I have come to see them both–the light and dark sides of this role I get to play–but only one has surprised me.
I was not surprised to weep with joy and limitless love when all 8lbs 6oz of her was laid on my chest for the first time. I was not surprised at how I could just stare at her for minutes, neither of us doing anything of wonder at all. I wasn’t surprised at the pride I felt, it almost hurt from bursting through my chest, when she rolled over, slept through the night, said mama and dada, smiled, or took those wobbly steps all for the first time. Doing exactly what she was developmentally supposed to be doing and still being the most magical thing I’d ever witnessed.
I wasn’t surprised by my love not dividing but multiplying when my eyes caught first sight of him, a head of dark dark hair soon turned blonde from months of living in the light. I wasn’t surprised at the joy found in my tiny brown house day after day after the day we brought him home, all four of us learning to live and love and know one another. Watching my two beautiful babies fall for one another with laughter and silly games and a language all their own did not take catch me off guard. I could feel it coming from his very first kick, from the day I stuck her in a pink Big Sister t-shirt and paraded her around to our families.
I’m still not surprised by my thumb instinctively pulling up old videos and photos of them when they’re sleeping, my heart always longing to be near to them. Or when butterflies dance in my stomach when I first hear them stirring in the morning. A whole night apart is sometimes too long. I haven’t been caught off guard by the way their smiles and laughs make me do the same or how I feel being the only one they want, all that they need wrapped up in the whole of me.
What has surprised me, what has knocked me off my feet day after day after day is the suffering of motherhood, the pain of it, the grief wrapped up in every single joy.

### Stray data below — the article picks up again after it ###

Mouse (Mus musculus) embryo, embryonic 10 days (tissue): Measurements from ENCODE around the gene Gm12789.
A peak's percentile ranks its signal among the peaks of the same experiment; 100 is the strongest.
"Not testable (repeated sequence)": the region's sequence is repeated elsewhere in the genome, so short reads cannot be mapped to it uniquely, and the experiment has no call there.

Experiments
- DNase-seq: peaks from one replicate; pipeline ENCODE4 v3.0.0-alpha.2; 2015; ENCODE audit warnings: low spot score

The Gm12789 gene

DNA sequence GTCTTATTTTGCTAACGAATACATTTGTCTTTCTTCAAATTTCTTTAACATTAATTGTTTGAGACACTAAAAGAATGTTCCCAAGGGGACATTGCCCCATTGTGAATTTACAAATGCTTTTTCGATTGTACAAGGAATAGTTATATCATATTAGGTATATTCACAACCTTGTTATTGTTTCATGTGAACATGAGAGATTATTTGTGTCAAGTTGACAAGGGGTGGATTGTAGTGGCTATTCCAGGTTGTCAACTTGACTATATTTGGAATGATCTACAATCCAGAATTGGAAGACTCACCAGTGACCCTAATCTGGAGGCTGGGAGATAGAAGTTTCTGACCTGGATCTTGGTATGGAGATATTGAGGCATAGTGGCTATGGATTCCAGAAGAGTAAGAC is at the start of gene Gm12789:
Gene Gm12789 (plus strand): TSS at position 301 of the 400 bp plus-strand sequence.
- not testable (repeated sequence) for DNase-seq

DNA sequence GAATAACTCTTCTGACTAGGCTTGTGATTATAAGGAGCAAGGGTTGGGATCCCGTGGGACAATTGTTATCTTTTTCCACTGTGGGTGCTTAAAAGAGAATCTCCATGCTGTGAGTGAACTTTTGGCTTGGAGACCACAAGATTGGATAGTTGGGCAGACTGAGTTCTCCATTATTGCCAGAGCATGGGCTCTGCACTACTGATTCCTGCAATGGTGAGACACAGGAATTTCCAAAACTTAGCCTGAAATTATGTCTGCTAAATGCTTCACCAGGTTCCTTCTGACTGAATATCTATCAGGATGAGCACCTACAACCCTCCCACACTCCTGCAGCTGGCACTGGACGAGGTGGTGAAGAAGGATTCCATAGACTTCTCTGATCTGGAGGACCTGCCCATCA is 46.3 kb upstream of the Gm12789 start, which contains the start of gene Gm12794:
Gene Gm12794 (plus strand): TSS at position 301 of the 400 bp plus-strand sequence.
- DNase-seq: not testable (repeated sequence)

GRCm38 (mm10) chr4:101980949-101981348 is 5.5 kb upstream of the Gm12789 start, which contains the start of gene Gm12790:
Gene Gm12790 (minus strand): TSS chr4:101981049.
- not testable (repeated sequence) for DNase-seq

I became a mother at twenty two. Old enough to have already suffered the disappointment of expectations unmet, a heart broken by my family falling apart, but young and naive enough to believe that my suffering would stop there. That I could avoid it from then on out, not knowing that much of life is suffering.
So I did not see it coming, how my own heart would balk at rearranging my entire life for this tiny, mewling creature I had created. How I would mourn the simplicity of the days I just left behind. How I would sometimes wish for them back. I didn’t understand the suffering that would come from my need to control or how the uncertainty of not being able to would drive me to weep until I was handed that bundle of uncontrollable crying, the one that grew and grew and grew until he became an uncontrollable fist shaking, head shaking, body shaking little force of a boy. I couldn’t have known the fear that would grip me when doctors whispered about something possibly being wrong with him, that little shaking head not growing as it should. Or of the guilt I would feel when days had gone by since I last read a book or prepared a craft for my three year old. Guilt is the suffering most talked about in the motherhood realm and yet it surprised me still–feeling guilty ALL THE TIME surprises me still. I couldn’t have known I would never be alone and yet the loneliest I’d ever been.
Motherhood–light and dark. Easy and joyful and full, hard and unbearable and empty. A both/and kinda thing.